I find myself going to great lengths to avoid confrontations with fellow Christians. It’s absurd to think we can even have them amongst ourselves. Without taking proper care, some have even allowed non-essential issues to divide us. Last I checked with our Lord Jesus, the command to love one another for the world to see that indeed we are His children still remains (John 17:21). We should be truthful with each other no doubt, but in a gracious manner. Wish I’d stress that with every emphasis possible; gracious manner!There’s always going to be doctrinal issues we don’t entirely agree on. Didn’t even the apostles themselves hit a snag when they were faced with the issue of the Gentiles coming to faith? Some wanted them to be circumcised and some (Paul particularly) were not for Gentile circumcision.
How they handled the moment should always serve us when faced with such; they settled for the essential requirements of the faith. Other demands were unnecessary. The issue of whether when once saved we are always saved may be different from what they were faced with then, but it is by no means whatsoever bigger a deal to a Christian today than circumcision was to a Jew heading the Early Church. We have completely no reason to not see eye to eye for holding different opinions on this matter. One thing we all ought to appreciate is that we won’t always arrive to a conviction at the same time. We probably never received the gift of salvation at the same time. God is personal with how He deals with each of His children, and we need to respect that. At some point you will have a full revelation on a subject, and I may not yet be there. That will never mean I’m a lesser Christian.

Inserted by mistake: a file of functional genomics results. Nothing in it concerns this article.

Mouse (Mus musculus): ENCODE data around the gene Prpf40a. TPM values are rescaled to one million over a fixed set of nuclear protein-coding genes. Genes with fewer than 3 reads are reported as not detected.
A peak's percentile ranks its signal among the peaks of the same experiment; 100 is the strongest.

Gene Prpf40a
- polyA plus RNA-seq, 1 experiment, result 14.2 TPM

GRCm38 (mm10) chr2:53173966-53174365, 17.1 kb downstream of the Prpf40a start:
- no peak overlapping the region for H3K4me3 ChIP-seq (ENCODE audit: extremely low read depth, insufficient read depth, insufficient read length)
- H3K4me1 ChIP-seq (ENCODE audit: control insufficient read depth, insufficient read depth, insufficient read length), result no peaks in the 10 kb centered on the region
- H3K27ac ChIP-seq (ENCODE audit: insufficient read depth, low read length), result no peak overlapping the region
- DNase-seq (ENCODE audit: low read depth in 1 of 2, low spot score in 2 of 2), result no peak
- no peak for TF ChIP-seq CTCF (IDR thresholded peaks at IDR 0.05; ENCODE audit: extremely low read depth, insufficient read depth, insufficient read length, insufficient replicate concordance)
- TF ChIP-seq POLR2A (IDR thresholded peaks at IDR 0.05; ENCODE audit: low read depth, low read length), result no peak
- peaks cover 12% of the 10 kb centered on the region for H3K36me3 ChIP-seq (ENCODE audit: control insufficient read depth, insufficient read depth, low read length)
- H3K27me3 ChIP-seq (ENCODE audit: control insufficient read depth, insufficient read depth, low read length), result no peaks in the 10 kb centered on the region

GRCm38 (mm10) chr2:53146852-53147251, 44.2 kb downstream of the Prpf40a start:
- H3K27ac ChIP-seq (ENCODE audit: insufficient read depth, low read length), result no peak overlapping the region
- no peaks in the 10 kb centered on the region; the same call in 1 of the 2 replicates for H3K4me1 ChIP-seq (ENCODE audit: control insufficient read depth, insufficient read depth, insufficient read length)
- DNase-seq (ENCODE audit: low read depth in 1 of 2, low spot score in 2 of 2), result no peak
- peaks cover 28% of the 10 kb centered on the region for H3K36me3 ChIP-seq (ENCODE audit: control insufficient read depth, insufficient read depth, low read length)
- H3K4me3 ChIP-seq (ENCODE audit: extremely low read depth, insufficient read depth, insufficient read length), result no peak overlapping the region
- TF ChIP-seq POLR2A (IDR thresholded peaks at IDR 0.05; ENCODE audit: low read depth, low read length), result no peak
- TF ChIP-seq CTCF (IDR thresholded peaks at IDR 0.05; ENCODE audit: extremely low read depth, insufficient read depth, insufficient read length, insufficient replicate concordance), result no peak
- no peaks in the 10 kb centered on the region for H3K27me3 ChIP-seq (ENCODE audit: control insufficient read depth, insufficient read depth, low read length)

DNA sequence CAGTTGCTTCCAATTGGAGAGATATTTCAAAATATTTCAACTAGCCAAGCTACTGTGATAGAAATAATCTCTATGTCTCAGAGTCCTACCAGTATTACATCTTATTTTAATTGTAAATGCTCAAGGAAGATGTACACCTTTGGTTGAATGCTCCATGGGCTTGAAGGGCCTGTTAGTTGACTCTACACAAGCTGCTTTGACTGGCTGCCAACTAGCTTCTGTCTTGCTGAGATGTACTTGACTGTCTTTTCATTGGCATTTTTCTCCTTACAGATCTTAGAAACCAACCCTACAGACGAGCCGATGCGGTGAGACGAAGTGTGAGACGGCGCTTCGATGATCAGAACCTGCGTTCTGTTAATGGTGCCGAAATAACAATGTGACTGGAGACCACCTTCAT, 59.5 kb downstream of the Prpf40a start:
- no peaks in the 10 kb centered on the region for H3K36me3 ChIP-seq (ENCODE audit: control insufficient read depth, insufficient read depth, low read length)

If we can appreciate that, then we will treat each other with gentleness. If we are convinced that the conviction we have is from God, then we won’t shove it down the throats of others or insist on it every time (that draws suspicion of heresy or cultism). We will simply trust Him to teach them too just like He taught us. After all, we can never desire for God’s people to have His full truth more than He desires that Himself. So there’s just no way we can outmatch Him at having an urgency for people to learn His truth. Are we even able to convict others? Of course no. Then we should never unpleasantly persist, but simply explain our opinions with gentleness and let God in His time to work.